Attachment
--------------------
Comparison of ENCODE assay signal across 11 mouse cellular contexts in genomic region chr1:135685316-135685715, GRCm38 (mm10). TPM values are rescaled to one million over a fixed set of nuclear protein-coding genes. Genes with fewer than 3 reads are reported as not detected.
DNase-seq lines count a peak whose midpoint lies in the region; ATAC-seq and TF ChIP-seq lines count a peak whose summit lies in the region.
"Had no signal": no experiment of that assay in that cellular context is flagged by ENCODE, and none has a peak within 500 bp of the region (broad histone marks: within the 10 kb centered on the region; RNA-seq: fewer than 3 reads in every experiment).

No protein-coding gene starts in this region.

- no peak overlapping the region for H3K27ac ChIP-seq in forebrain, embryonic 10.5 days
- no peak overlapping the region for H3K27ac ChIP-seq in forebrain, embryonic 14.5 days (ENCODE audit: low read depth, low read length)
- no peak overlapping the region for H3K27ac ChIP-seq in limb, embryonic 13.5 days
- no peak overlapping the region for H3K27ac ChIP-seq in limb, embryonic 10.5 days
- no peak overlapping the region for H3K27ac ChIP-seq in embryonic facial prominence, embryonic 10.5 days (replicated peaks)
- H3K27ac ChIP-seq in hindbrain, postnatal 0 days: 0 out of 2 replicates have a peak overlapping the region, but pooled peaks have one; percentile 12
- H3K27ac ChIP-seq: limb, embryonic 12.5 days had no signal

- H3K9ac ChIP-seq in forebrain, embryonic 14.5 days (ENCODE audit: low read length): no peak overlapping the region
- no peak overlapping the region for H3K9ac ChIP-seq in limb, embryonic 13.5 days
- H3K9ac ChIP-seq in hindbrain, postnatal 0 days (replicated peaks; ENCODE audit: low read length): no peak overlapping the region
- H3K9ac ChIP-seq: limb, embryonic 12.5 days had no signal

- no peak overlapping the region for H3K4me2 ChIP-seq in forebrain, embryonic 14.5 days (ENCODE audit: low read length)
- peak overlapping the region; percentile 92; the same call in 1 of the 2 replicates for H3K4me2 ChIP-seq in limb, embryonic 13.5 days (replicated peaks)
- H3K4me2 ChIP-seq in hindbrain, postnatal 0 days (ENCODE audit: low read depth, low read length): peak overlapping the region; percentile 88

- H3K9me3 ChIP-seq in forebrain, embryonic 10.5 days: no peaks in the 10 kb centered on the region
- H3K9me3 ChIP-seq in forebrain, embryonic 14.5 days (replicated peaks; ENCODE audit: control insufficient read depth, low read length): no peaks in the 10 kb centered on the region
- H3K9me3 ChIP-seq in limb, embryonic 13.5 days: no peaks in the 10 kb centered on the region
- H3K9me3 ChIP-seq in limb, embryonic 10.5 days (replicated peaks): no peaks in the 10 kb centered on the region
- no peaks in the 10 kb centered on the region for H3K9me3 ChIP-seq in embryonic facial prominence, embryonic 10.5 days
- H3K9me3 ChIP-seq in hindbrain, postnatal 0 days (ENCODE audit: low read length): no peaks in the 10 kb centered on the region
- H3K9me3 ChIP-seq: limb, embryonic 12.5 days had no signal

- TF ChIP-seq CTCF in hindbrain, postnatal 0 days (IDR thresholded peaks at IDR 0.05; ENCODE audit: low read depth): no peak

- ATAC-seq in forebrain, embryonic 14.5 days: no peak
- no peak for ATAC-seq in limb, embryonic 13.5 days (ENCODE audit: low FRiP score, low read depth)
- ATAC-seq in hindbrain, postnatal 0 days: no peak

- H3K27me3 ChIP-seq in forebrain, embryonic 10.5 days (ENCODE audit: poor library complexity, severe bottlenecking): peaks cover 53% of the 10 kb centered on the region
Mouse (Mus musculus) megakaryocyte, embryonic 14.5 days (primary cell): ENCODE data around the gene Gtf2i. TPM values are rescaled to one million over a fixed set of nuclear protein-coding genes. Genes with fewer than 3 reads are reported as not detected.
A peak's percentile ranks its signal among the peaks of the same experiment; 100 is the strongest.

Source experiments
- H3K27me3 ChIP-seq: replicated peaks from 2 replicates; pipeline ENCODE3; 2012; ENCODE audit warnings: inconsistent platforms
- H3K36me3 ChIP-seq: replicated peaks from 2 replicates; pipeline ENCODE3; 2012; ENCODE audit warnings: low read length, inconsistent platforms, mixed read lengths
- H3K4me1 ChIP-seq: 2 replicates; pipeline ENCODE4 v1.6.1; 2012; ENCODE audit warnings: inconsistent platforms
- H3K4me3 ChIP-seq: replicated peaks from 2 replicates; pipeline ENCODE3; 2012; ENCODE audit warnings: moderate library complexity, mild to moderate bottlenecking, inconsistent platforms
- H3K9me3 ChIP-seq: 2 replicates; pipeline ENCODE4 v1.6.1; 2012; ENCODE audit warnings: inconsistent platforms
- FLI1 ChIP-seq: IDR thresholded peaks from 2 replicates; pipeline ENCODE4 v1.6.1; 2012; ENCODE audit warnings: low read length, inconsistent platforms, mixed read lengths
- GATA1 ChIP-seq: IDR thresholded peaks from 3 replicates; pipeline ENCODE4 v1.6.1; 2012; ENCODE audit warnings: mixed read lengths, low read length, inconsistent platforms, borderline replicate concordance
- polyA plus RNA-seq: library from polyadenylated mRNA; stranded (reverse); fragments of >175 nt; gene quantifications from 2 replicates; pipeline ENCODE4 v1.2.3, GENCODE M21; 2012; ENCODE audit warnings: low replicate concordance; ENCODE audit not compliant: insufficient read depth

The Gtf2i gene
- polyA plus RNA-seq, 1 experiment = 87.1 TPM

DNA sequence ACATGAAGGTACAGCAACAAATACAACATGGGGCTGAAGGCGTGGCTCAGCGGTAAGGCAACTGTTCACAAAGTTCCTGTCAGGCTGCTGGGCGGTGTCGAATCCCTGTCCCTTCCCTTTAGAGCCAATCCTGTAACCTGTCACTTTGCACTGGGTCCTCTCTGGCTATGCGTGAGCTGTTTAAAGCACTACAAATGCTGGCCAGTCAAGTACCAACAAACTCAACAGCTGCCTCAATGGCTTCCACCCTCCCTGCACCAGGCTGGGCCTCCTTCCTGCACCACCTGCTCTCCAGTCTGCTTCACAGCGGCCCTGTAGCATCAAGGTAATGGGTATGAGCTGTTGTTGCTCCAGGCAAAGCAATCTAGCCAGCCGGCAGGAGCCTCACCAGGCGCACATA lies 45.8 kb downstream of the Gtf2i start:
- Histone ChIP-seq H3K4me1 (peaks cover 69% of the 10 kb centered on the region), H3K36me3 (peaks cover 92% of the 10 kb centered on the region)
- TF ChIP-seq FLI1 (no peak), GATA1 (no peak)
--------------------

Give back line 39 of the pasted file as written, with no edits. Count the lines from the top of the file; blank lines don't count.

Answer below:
- FLI1 ChIP-seq: IDR thresholded peaks from 2 replicates; pipeline ENCODE4 v1.6.1; 2012; ENCODE audit warnings: low read length, inconsistent platforms, mixed read lengths